Mildred Pierce took a typical family and shattered it to pieces. In a time where glamour and status defined the worth of people, the idea of money reigning over values was a realistic view of life. This was a role made for Joan Crawford. In real life, she was at a crossroad with a string of unsuccessful movies that all but promised the end of her career. It stands to reason that she ran for this part, and in art imitating life, her character was in a similar position. It was interesting to see such a strong personality (Mildred) brought to her knees by the incessant whining of a spoiled child (Veda). Ann Blyth did a great job portraying Veda. She played her in a split-personality type of way. Veda was a Jeckyl and Hyde character, on one hand she was the face of adolescent confusion, yet, on the other she was a ruthless, materialistic monster. Children are usually demanding with no concept of cost, and in this case, Veda was at the forefront of the movement. Jack Carson was a great choice to play Wally Fay. As mentioned in the Arsenic and Old Lace review, Carson often played characters that never got what they really wanted. Wally was a respectable businessman and a genuinely nice guy, but he couldn’t resist the opportunity to ask Mildred out, or to proclaim his desire for her. She shot him down repeatedly, and lesser men would have given up or even become angered by the rejection. Wally keeps walking back into the firing squad. He has a hint of a self-esteem issue, and even though he tries to cover it with playful banter, it comes through in his facial expressions. Zachary Scott was another strong additive to this mixture. As Monte, he carried himself very cool and laid back…very fitting to the era of suave actors. His words were spoken softly, yet confidently. He very seldom needed to raise his voice, because his choice of words was so dead-on that the point was made with little effort. This was a great balancing act for the film. Mildred herself was similar, but Veda was like a wedge of cold steel that forced its way into the calm.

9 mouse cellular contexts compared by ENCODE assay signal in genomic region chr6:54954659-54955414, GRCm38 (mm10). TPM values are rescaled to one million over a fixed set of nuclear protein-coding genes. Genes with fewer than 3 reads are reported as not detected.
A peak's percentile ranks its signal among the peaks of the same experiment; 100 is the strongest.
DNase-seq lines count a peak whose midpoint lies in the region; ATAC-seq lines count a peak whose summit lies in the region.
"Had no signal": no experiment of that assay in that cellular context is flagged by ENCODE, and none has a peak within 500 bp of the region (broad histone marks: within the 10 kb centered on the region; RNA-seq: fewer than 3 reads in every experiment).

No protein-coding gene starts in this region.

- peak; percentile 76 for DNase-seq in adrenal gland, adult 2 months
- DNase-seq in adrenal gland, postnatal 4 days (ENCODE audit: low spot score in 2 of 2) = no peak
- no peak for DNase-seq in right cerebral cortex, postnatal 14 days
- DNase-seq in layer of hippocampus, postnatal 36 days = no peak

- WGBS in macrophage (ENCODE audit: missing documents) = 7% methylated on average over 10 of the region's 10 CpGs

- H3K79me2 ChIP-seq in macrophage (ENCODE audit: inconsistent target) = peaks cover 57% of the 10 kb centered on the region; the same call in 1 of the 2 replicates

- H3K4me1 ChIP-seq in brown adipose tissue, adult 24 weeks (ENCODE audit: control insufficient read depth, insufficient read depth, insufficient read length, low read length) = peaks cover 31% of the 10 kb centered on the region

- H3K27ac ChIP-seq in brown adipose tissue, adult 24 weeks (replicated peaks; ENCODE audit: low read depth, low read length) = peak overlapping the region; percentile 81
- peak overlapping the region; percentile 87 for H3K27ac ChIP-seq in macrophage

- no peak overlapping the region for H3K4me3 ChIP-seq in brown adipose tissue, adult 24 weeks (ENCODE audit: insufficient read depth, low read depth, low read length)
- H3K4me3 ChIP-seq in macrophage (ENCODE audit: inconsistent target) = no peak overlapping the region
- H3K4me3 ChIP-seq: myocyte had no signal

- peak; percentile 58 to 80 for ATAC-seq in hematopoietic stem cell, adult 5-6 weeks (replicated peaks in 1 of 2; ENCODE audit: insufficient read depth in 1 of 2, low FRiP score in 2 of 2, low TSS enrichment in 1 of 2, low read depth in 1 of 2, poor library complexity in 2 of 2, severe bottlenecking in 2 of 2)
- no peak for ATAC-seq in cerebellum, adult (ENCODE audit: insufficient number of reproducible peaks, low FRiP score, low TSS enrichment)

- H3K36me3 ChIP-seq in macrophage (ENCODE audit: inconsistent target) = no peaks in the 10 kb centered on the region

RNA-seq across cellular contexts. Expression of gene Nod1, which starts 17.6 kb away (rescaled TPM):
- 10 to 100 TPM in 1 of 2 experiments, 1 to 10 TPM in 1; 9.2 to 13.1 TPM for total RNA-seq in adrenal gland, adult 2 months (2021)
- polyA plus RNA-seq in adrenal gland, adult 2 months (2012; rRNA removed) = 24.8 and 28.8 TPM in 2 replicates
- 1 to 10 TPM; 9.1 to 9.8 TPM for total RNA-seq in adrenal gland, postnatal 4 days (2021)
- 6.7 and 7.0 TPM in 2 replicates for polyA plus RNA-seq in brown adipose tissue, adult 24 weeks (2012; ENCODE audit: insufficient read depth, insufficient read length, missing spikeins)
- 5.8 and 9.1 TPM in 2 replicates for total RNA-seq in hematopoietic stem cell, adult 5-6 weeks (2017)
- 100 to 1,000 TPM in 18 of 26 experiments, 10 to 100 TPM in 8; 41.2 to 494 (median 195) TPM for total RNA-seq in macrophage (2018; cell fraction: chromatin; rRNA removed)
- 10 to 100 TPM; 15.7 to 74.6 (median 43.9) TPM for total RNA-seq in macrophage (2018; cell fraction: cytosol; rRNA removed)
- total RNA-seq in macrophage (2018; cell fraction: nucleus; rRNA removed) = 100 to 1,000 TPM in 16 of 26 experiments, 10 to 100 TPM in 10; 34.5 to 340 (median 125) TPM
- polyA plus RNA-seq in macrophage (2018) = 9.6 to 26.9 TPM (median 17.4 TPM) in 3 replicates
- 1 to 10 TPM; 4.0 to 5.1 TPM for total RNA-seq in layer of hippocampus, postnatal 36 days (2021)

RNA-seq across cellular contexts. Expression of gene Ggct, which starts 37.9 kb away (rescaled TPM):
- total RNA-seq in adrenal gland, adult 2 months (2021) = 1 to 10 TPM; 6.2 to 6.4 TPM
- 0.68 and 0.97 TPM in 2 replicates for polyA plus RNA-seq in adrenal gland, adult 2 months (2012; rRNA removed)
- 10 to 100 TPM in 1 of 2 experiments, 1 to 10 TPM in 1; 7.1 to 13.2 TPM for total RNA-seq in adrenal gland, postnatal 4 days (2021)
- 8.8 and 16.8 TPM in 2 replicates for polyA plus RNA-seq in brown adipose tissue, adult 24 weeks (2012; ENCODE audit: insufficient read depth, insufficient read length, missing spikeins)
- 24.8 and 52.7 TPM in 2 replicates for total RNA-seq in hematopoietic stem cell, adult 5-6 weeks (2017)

On Video

Mildred Pierce was released on DVD in 2005 by Warner Home Video. Aside from the vibrant audio and video transfer, we are treated to a couple of bonus features. The first is an acclaimed feature length documentary called Joan Crawford: The Ultimate Movie Star. This documentary is a fascinating look into the life of Crawford and the roles for which she is best remembered. Many do not realize that her career goes all the way back to the 1920s, before the advent of sound. Her return with Mildred Pierce is a great testament to her staying power in an industry that operates like a revolving door – out with the old and in with the new. In addition to the thorough documentary, the disc also includes a Crawford Trailer Gallery. Again, this is a good way to look back over her body of work and appreciate the versatile ground she covered in her characters. The disc has become slightly hard to find in retail stores as a single, however, the Joan Crawford Collection includes the movie as well as four other films. The single disc can still be obtained from online retailers.


Falling under the multiple genres of Drama, Mystery and Romance, as well as being noted as a Film Noir, Mildred Pierce has just about everything anyone could ask for in a solid film. In our current age of extravagance, it’s easy to understand the pitfalls that money can bring. However, this being over 50 years earlier, it’s even easier to conceptualize the transition from rags to riches and it’s hardships. Most people lived simply, and Hollywood was a world away from Anytown, USA. Today the lines have somewhat blurred, because even the most modest family has one or two impulses lying around the house. When you consider the vast difference between the haves and the have nots of yesterday, this is a blueprint for how people change in the face of wealth. In the end, money simply cannot buy everything…especially a clean conscience.